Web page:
the Mephistophelean malls of Miami, we dream it.

In the ever more cosmopolitan Cuban ghettos, and

in the cemeteries filled with bones of an ever lessening

local color, we dream.

 

We fall asleep in the middle of the day and dream of it.

Like zombies on a bus bound for home,

nodding off without realizing we’ve already missed

our stop, dreaming of it. Chewing the gum of

victory as we drive down a Florida expressway

or march in a militaristic parody right across

Revolution Square, dreaming, ever dreaming of it.

 

Children and the elderly. Men and women. White and

Black. All of them mixed, and yet immiscible. Like

water and vinegar. Like the Revolution and the future

which was ever coming to pass. Like Fidel and the collective

dream that Cubans now conjure of him, both outside

and within the Island: how do we diagnose geographies after

a cancerous century of geopolitics?

 

Dreaming that we dream of Fidel. One after another,

all of us together, dreaming this same, shameful

dream in harmony. The Revolution is a sounding board,

a watch that now has just a bit of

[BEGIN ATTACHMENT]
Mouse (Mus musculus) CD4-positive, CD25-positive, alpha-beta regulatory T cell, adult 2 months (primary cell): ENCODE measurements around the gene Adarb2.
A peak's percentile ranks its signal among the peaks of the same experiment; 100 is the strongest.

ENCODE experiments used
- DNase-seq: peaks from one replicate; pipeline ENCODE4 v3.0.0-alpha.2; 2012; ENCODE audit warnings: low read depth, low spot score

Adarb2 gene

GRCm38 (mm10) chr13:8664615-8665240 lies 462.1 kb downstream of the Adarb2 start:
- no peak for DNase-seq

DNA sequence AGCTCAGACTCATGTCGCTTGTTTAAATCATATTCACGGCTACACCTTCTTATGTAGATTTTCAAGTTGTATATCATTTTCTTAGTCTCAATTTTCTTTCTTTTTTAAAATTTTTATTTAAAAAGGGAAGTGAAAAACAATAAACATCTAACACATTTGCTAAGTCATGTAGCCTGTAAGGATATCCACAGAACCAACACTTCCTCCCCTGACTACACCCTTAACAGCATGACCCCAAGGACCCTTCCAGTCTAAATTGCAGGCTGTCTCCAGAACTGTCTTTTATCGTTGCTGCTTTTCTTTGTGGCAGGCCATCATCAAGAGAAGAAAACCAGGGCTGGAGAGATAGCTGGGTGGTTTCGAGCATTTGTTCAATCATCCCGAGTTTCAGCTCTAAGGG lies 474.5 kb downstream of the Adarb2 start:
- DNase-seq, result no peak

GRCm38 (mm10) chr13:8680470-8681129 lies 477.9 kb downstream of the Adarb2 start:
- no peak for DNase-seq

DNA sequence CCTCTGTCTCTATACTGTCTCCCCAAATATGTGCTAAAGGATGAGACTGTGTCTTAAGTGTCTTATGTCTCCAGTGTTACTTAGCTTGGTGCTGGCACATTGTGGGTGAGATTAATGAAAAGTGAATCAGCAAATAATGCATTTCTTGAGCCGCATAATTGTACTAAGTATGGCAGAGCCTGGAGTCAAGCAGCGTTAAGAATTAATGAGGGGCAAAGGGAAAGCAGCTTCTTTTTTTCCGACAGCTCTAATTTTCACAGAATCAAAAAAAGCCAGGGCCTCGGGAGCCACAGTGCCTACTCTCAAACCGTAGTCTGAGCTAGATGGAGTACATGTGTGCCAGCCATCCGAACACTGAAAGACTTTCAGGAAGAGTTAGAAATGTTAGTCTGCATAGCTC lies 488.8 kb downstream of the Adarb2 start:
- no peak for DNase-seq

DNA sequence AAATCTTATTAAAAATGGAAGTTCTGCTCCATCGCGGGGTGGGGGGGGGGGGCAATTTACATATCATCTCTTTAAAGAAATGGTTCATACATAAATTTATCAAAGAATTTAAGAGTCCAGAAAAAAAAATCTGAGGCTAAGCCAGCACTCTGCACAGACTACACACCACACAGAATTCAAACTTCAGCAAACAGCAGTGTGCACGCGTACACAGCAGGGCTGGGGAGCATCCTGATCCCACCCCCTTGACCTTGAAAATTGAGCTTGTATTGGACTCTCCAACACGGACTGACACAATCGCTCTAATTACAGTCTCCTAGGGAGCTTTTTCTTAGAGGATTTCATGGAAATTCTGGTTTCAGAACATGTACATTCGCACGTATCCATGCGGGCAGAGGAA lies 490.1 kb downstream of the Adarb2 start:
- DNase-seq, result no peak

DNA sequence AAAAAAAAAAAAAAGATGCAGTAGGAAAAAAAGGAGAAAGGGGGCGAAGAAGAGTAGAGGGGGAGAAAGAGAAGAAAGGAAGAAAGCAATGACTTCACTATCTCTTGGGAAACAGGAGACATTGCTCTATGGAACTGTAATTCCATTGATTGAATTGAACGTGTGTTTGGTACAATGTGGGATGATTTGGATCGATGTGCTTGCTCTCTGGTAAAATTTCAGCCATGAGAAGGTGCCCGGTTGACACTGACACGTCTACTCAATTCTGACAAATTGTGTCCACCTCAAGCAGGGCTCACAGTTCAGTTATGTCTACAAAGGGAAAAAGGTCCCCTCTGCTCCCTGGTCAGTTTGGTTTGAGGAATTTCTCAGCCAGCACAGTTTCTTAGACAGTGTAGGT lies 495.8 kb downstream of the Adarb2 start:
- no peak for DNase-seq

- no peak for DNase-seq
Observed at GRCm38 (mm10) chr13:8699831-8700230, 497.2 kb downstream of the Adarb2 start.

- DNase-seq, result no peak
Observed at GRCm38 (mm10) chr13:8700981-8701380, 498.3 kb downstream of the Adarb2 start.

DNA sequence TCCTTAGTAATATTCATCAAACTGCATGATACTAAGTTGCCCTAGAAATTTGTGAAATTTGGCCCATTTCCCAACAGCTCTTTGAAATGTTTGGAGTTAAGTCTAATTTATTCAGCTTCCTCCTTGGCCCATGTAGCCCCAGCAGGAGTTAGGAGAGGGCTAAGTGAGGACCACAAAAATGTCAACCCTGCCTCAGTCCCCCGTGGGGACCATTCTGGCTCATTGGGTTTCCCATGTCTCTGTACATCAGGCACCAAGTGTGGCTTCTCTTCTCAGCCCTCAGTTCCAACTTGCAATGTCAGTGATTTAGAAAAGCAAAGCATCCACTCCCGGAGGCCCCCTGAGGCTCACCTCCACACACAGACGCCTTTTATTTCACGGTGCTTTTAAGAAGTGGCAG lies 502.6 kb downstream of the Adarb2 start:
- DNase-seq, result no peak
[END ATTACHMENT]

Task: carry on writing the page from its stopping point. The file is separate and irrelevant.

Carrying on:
residual tension in the springs. A zigzagging, pessimistic-tock:

reading oneiromantically between the lines.

 

It’s best just to lie to our psychoanalyst in Brickell,

Barcelona, Santiago de Chile, or West New York. When

being interrogated by officials, it’s best to pretend

in exchange for pesos issued by the Minister of the Interior.

And it’s best not to confess anything to Cuba’s Catholic Cardinal,

a profane pastor who would later confess everything

to Fidel in another dream.

 

Blame gelds us all as Cubans. Guilt has trained us

to be a submissive breed. The shame of feeling sorry

for our perpetual dependence on a Founding Father.

We don’t want to be accomplices to Fidel’s eternity,

just as we are about to show off our best clothes

at his wake.

 

But we cannot walk through the world without Him. We

lose our way if we cannot count on His center of mass—